function functionName(param1, param2, ... , paramN)
//Body of the function
return; //This is optional
The function definition consists of function header and the body of the function (a compound statement). The function header consists of function keyword, function name followed by parameters (if any) enclosed in round brackets. The function body consists a set of statements and an optional return statement that are executed when the function is called. A function call is as shown below:
functionName(param1, param2, … , paramN);
function add(x, y)
addref = add; //Here addref is a reference to the add(function) object
addref(20, 30); //This is also valid
Variables that are declared implicitly (without var) outside a function or inside a function definition have global scope. Variables that are declared explicitly (with var) outside (including compound statements) a function also have global scope. Variables that are declared explicitly inside a function definition have local scope.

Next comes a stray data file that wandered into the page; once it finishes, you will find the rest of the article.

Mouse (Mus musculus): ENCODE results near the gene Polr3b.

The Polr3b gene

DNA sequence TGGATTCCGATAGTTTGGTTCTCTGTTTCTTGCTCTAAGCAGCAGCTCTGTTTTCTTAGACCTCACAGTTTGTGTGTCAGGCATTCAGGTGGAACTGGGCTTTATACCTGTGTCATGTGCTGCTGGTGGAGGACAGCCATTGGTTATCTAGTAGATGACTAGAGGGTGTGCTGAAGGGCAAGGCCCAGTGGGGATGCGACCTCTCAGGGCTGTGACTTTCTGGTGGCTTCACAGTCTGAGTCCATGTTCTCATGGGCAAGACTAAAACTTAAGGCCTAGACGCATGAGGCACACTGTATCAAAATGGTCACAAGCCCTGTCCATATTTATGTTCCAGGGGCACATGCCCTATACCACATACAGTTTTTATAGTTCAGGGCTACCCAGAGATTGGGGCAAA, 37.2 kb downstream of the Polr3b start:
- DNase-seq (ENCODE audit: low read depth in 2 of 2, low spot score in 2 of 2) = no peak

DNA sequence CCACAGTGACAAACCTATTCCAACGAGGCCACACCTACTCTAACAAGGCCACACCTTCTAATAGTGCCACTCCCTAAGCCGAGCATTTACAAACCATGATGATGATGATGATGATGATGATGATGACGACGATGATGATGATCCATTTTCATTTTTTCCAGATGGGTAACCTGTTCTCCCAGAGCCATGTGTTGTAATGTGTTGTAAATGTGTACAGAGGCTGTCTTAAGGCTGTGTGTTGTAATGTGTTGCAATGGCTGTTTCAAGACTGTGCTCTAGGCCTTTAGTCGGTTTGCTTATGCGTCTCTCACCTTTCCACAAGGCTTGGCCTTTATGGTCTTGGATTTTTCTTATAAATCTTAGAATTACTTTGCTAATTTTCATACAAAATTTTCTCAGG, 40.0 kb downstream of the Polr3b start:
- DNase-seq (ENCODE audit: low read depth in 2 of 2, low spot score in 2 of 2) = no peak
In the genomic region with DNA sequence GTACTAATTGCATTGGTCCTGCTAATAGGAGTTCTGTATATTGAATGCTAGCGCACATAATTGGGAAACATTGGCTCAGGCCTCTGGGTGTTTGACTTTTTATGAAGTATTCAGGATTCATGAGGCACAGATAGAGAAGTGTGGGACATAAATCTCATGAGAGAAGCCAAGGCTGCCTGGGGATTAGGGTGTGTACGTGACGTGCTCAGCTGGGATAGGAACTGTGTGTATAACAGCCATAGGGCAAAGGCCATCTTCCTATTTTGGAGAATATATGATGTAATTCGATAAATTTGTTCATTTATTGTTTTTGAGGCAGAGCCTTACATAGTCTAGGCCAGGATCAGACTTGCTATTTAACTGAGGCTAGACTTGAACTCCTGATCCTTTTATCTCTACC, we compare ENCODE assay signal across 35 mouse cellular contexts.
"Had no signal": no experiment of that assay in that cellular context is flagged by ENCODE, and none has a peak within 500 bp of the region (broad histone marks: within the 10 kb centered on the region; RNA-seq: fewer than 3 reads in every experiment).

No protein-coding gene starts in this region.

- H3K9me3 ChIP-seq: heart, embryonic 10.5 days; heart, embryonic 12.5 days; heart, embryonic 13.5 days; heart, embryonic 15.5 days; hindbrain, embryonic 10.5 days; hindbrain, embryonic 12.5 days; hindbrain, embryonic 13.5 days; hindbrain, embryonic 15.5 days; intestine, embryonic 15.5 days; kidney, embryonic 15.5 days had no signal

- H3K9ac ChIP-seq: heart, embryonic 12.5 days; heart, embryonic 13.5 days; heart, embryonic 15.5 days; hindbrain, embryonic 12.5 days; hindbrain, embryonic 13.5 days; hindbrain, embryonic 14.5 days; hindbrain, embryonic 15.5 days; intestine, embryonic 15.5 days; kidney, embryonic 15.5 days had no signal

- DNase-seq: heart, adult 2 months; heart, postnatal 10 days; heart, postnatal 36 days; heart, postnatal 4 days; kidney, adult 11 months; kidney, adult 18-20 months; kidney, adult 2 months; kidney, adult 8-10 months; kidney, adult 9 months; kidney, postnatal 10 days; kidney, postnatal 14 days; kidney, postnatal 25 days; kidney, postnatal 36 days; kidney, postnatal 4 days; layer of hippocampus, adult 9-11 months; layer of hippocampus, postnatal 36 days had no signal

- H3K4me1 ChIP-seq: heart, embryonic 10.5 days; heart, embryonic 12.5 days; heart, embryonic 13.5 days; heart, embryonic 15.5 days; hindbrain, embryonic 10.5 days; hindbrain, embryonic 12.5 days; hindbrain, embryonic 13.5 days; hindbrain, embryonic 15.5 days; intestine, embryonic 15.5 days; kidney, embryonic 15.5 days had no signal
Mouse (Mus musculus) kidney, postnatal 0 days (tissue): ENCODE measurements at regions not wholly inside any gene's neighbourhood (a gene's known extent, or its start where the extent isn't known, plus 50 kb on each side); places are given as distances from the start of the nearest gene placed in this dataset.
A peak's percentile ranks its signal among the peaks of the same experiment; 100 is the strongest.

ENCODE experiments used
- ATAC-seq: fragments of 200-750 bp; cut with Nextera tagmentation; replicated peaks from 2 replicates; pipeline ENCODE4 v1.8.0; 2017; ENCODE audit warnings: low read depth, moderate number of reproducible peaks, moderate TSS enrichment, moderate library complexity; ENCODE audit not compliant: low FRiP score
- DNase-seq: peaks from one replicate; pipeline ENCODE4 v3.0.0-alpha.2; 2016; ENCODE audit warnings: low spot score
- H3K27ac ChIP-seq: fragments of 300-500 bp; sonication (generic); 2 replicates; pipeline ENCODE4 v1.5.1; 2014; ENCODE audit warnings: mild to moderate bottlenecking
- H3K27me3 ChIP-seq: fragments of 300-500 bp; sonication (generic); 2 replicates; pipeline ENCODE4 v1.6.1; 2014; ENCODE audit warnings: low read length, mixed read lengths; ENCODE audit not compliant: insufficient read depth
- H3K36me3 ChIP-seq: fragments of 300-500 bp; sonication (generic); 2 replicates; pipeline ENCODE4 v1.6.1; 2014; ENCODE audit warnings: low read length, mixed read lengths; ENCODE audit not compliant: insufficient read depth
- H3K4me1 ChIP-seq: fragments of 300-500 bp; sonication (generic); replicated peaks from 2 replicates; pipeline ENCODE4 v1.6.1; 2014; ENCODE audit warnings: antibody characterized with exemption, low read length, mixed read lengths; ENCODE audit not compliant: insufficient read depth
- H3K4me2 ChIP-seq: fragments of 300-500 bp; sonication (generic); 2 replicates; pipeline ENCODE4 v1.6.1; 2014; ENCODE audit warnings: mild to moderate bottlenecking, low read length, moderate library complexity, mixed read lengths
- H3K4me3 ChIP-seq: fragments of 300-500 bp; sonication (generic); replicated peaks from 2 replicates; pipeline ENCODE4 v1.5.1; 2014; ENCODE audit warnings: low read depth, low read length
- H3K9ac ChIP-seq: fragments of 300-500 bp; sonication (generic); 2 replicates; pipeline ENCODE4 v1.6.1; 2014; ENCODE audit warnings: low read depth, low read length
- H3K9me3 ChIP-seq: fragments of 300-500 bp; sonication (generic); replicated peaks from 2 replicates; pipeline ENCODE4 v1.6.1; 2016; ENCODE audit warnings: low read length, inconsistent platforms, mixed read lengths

When a global variable and a local variable have the same name, the local variable hides the global variable.
The parameters available in the function call are known as actual parameters while the parameters in the function definition are known as formal parameters. When the formal parameters are more than the actual parameters, remaining formal parameters are set to undefined. When the formal parameters are less than the actual parameters, remaining actual parameters are truncated.
The actual parameters passed to a function can be accessed through the property array, arguments. So, even when the formal parameters are less than the actual parameters, all the actual parameters are directly accessible through arguments property.
We can use the arguments property as shown below:
arguments.length //Gives the number of actual parameters
arguments[n] //Access the nth actual parameter